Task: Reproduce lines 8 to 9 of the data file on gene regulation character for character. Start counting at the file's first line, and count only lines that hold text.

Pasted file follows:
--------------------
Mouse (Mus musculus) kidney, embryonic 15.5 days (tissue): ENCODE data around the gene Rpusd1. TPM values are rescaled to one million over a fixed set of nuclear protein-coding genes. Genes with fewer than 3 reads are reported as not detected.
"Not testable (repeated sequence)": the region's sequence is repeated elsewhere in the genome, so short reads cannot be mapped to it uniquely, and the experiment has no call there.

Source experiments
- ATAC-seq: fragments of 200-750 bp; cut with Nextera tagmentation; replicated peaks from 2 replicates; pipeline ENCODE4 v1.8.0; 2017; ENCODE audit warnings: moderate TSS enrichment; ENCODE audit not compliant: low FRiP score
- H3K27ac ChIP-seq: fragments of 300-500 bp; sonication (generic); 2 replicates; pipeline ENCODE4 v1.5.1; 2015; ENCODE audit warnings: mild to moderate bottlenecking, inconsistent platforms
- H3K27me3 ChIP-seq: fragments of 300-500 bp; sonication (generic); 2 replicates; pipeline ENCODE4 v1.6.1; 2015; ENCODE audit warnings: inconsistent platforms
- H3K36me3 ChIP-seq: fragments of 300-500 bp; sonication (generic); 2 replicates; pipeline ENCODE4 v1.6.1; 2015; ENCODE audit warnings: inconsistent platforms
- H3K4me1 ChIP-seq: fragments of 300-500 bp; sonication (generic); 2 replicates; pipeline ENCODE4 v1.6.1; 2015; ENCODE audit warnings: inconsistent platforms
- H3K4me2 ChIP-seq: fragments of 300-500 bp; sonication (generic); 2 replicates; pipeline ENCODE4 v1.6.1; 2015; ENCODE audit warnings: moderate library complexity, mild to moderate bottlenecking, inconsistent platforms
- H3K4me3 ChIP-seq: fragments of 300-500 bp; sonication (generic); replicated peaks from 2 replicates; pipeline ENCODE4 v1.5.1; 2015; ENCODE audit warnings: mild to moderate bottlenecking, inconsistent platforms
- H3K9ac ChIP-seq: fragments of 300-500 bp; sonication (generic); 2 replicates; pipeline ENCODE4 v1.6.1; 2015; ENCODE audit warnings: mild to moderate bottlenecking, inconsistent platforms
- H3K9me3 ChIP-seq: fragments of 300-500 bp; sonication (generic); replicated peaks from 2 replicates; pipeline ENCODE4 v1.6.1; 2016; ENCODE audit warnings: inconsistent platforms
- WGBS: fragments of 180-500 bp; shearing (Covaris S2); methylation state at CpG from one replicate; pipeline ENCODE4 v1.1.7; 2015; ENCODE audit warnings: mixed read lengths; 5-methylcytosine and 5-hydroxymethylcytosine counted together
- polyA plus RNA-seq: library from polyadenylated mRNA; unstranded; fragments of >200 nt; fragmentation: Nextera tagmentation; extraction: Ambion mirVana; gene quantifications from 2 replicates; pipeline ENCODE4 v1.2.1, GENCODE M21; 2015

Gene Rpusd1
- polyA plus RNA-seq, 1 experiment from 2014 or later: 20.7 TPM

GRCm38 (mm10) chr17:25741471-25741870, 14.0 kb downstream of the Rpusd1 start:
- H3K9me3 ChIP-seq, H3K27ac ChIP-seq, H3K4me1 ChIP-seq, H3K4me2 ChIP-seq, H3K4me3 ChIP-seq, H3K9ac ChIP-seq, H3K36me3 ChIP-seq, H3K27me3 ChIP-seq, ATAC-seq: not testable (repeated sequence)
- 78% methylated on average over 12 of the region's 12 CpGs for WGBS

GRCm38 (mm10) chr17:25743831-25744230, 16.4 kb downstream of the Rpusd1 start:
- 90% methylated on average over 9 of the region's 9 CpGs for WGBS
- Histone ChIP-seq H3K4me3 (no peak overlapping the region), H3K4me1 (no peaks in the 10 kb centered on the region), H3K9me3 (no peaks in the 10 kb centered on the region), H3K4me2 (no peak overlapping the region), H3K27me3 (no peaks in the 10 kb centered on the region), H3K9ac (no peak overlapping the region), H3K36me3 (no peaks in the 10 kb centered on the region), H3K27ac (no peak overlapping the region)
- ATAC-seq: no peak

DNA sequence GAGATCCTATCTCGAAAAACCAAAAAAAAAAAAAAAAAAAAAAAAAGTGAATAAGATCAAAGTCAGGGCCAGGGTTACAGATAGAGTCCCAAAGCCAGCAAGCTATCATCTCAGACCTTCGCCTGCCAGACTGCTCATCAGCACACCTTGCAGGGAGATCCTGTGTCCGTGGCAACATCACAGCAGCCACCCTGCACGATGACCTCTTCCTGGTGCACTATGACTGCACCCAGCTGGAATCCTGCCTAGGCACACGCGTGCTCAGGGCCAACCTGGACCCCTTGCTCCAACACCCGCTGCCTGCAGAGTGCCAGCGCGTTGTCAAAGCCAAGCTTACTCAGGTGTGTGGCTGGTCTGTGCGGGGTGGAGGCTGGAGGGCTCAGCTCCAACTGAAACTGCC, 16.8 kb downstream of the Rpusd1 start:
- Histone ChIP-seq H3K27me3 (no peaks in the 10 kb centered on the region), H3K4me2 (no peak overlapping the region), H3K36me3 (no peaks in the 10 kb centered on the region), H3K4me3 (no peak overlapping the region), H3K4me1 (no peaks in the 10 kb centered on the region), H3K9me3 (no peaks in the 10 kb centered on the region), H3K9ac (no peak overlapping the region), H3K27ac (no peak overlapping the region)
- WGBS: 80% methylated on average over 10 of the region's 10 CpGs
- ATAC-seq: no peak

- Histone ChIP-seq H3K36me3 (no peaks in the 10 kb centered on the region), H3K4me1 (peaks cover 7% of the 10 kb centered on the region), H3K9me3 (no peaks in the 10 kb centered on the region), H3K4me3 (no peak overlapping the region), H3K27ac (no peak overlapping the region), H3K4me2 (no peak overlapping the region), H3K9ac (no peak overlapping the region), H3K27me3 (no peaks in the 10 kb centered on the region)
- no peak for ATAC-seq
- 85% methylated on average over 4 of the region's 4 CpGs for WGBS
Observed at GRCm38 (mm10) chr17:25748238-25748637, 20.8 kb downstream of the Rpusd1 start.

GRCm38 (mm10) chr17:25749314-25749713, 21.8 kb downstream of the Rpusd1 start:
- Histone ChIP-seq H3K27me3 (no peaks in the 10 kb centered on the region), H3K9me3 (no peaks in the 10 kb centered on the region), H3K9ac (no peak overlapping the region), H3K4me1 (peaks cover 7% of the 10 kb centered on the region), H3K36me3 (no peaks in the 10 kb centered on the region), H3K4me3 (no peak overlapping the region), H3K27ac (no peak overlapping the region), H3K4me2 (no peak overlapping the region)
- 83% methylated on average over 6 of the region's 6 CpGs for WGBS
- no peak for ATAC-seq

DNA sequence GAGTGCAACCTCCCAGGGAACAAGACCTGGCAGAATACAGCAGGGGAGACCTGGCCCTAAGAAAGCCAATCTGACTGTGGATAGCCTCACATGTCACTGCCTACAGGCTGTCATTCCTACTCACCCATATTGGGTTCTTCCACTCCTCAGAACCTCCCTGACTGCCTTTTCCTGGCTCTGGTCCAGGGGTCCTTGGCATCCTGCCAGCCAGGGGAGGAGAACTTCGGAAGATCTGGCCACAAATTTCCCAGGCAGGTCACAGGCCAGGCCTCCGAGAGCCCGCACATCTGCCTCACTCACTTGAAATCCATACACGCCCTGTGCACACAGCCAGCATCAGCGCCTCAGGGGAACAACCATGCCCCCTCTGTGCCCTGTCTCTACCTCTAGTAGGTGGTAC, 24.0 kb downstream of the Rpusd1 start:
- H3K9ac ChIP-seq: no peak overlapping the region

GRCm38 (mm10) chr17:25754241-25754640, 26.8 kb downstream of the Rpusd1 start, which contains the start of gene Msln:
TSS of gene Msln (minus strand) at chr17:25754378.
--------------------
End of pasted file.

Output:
- H3K4me1 ChIP-seq: fragments of 300-500 bp; sonication (generic); 2 replicates; pipeline ENCODE4 v1.6.1; 2015; ENCODE audit warnings: inconsistent platforms
- H3K4me2 ChIP-seq: fragments of 300-500 bp; sonication (generic); 2 replicates; pipeline ENCODE4 v1.6.1; 2015; ENCODE audit warnings: moderate library complexity, mild to moderate bottlenecking, inconsistent platforms